Home » News » Space » The clouds of Venus might support alien life, says study
Space

The clouds of Venus might support alien life, says study

A new study has revealed that the clouds of Venus might possibly be hosting alien life. Yes, the scientists of the study are of the notion that microbes may have evolved on Venus. Some of the models suggest that the planet once had a habitable climate and liquid water was present on its surface for about two billion years.

Sanjay Limaye of the University of Wisconsin-Madison in the US, said, “That’s much longer than is believed to have occurred on Mars.” David J Smith of NASA’s Ames Research Center said that on Earth, the terrestrial microorganisms, mostly the bacteria, are known to survive at altitudes as high as 41 kilometers above Earth. The scientists discovered those high-flying bacteria with the help of specially equipped balloons. Also, microbes are found in extremely harsh conditions on Earth such as the Yellowstone hot springs, deep ocean hydrothermal vents and the Atacama Desert.

Rakesh Mogul, a professor at California State Polytechnic University in the US said that they know that on Earth, life can thrive in acidic conditions and can feed on carbon dioxide and can produce sulphuric acid. Venus has got a highly reflective, cloudy and acidic atmosphere that is composed mainly of carbon dioxide and water. Hence, scientists believe, it is possible that microbes may thrive inside the clouds of Venus.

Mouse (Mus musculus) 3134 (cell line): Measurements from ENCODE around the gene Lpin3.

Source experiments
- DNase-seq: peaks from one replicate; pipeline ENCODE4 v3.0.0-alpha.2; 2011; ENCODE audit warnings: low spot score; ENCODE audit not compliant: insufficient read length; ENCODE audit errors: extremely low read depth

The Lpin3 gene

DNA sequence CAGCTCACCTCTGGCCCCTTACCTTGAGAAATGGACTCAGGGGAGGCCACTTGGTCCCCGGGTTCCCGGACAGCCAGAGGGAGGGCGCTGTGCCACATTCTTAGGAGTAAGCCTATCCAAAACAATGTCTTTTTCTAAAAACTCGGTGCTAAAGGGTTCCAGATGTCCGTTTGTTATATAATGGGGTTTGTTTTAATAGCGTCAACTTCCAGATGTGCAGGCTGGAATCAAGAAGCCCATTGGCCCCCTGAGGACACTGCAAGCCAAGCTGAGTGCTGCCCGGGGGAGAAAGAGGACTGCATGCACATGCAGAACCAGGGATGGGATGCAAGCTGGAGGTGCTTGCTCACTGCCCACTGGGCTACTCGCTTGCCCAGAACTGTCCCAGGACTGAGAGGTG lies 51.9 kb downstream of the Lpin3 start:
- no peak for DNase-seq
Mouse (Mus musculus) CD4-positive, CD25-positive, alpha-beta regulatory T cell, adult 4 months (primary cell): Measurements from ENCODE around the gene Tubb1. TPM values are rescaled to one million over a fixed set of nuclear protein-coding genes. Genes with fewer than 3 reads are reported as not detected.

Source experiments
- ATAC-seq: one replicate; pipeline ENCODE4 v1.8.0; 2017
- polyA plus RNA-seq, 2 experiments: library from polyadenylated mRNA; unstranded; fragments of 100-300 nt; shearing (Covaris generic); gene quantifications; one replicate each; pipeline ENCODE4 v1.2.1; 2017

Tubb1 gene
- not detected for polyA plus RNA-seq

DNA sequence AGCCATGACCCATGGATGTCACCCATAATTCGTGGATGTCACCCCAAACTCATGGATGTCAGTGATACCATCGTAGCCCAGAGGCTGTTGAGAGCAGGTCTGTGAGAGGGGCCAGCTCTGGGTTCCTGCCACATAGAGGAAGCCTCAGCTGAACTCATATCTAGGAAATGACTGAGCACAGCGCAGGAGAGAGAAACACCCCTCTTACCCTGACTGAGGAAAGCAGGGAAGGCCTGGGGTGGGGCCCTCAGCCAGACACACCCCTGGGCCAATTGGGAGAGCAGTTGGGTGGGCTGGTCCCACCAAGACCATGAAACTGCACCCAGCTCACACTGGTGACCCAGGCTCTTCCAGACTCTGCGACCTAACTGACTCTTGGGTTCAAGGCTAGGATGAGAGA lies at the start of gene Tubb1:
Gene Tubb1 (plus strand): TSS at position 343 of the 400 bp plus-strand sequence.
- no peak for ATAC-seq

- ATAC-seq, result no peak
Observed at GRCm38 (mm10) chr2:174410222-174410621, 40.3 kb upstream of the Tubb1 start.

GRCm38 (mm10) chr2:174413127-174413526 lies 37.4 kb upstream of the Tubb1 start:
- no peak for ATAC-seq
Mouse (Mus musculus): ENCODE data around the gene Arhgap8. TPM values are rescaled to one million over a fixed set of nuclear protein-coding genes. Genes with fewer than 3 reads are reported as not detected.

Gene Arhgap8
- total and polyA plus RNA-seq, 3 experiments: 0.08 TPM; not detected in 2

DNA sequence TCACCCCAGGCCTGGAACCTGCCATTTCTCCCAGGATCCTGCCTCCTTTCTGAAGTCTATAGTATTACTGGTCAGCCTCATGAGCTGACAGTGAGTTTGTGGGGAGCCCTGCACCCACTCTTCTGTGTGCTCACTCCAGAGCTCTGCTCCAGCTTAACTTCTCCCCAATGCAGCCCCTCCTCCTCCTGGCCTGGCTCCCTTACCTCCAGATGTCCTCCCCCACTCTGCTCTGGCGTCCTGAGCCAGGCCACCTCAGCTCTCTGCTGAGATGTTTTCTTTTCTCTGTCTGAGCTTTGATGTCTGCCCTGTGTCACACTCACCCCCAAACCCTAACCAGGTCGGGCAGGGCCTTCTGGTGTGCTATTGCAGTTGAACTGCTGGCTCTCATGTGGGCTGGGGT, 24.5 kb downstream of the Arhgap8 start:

Previous space probes flying past Venus had revealed that the temperature and pressure conditions in the lower and middle portions of Venus’s atmosphere, altitudes between 40 and 60 km, may not be that harsh to support life. But the surface conditions are inhospitable for life because there the temperature reaches above 450 degrees Celsius. Grzegorz Slowik of the University of Zielona Gora in Poland says that certain bacteria in Earth’s atmosphere have light-absorbing properties similar to that of the unknown particles that constitute the dark patches seen in Venus’s clouds.

Limaye said that Venus showed some episodic dark, sulphuric rich patches, with contrasts up to 30-40 percent in the ultraviolet, and muted in longer wavelengths. According to him, the mysterious particles that make up the dark patches nearly have the same dimension as that of the Earth-frown bacteria, and hence these could provide better insights into the Venus clouds and whether they support alien life or not.

Around the Web

Science Examiner Desk

A team of seasoned writers that consists of journalists with broad, deep experience in print and online writing, publication and site management, news coverage, and editorial team management.

Add Comment

Click here to post a comment

Around the Web